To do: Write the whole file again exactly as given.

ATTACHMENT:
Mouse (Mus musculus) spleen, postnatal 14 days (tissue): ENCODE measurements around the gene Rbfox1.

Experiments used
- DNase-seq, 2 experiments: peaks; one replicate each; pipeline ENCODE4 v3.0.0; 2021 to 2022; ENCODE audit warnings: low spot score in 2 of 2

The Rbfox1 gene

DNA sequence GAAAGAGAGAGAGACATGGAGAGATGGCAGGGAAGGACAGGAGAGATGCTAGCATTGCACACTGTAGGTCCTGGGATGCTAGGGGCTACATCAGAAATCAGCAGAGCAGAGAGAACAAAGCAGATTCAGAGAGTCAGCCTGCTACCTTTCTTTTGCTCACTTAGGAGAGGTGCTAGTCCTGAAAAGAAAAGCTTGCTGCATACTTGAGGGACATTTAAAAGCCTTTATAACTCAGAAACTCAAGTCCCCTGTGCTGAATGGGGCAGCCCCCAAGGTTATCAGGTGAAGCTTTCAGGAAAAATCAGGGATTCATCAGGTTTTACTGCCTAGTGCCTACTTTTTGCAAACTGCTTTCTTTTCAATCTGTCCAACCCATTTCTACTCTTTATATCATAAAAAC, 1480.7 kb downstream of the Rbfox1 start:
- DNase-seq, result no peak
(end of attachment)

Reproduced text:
Mouse (Mus musculus) spleen, postnatal 14 days (tissue): ENCODE measurements around the gene Rbfox1.

Experiments used
- DNase-seq, 2 experiments: peaks; one replicate each; pipeline ENCODE4 v3.0.0; 2021 to 2022; ENCODE audit warnings: low spot score in 2 of 2

The Rbfox1 gene

DNA sequence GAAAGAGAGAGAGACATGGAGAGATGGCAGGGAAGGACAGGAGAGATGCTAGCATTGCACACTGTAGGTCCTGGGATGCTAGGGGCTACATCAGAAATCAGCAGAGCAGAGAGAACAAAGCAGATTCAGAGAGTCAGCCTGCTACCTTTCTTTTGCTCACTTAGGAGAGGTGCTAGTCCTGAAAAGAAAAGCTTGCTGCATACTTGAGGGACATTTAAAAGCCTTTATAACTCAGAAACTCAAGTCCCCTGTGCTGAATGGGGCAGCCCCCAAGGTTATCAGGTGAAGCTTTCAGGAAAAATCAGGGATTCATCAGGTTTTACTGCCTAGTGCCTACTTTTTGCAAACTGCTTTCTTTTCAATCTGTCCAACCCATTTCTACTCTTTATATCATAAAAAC, 1480.7 kb downstream of the Rbfox1 start:
- DNase-seq, result no peak